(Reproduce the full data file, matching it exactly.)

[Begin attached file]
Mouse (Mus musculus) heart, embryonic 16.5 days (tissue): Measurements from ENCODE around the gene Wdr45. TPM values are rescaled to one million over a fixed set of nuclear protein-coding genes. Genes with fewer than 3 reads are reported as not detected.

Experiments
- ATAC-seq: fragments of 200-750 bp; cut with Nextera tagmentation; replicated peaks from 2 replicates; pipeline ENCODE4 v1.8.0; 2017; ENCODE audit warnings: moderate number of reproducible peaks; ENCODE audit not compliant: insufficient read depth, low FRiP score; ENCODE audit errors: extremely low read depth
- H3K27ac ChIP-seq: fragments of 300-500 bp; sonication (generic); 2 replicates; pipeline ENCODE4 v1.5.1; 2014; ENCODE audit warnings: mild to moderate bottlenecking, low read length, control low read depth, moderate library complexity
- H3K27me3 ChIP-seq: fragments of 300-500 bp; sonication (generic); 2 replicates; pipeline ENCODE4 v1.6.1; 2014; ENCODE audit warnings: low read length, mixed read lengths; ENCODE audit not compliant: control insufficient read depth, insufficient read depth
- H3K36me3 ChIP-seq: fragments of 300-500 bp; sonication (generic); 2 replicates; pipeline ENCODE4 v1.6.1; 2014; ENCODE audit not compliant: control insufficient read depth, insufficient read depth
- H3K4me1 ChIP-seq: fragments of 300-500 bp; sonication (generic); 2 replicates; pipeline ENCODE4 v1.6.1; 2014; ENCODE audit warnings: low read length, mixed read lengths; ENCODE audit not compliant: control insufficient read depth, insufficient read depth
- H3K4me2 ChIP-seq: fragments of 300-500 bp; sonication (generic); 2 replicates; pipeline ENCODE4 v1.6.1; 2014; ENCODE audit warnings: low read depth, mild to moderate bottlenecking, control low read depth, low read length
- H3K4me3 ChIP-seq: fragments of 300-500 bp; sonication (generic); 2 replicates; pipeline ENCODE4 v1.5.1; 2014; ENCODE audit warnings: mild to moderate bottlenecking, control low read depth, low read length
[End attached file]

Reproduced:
Mouse (Mus musculus) heart, embryonic 16.5 days (tissue): Measurements from ENCODE around the gene Wdr45. TPM values are rescaled to one million over a fixed set of nuclear protein-coding genes. Genes with fewer than 3 reads are reported as not detected.

Experiments
- ATAC-seq: fragments of 200-750 bp; cut with Nextera tagmentation; replicated peaks from 2 replicates; pipeline ENCODE4 v1.8.0; 2017; ENCODE audit warnings: moderate number of reproducible peaks; ENCODE audit not compliant: insufficient read depth, low FRiP score; ENCODE audit errors: extremely low read depth
- H3K27ac ChIP-seq: fragments of 300-500 bp; sonication (generic); 2 replicates; pipeline ENCODE4 v1.5.1; 2014; ENCODE audit warnings: mild to moderate bottlenecking, low read length, control low read depth, moderate library complexity
- H3K27me3 ChIP-seq: fragments of 300-500 bp; sonication (generic); 2 replicates; pipeline ENCODE4 v1.6.1; 2014; ENCODE audit warnings: low read length, mixed read lengths; ENCODE audit not compliant: control insufficient read depth, insufficient read depth
- H3K36me3 ChIP-seq: fragments of 300-500 bp; sonication (generic); 2 replicates; pipeline ENCODE4 v1.6.1; 2014; ENCODE audit not compliant: control insufficient read depth, insufficient read depth
- H3K4me1 ChIP-seq: fragments of 300-500 bp; sonication (generic); 2 replicates; pipeline ENCODE4 v1.6.1; 2014; ENCODE audit warnings: low read length, mixed read lengths; ENCODE audit not compliant: control insufficient read depth, insufficient read depth
- H3K4me2 ChIP-seq: fragments of 300-500 bp; sonication (generic); 2 replicates; pipeline ENCODE4 v1.6.1; 2014; ENCODE audit warnings: low read depth, mild to moderate bottlenecking, control low read depth, low read length
- H3K4me3 ChIP-seq: fragments of 300-500 bp; sonication (generic); 2 replicates; pipeline ENCODE4 v1.5.1; 2014; ENCODE audit warnings: mild to moderate bottlenecking, control low read depth, low read length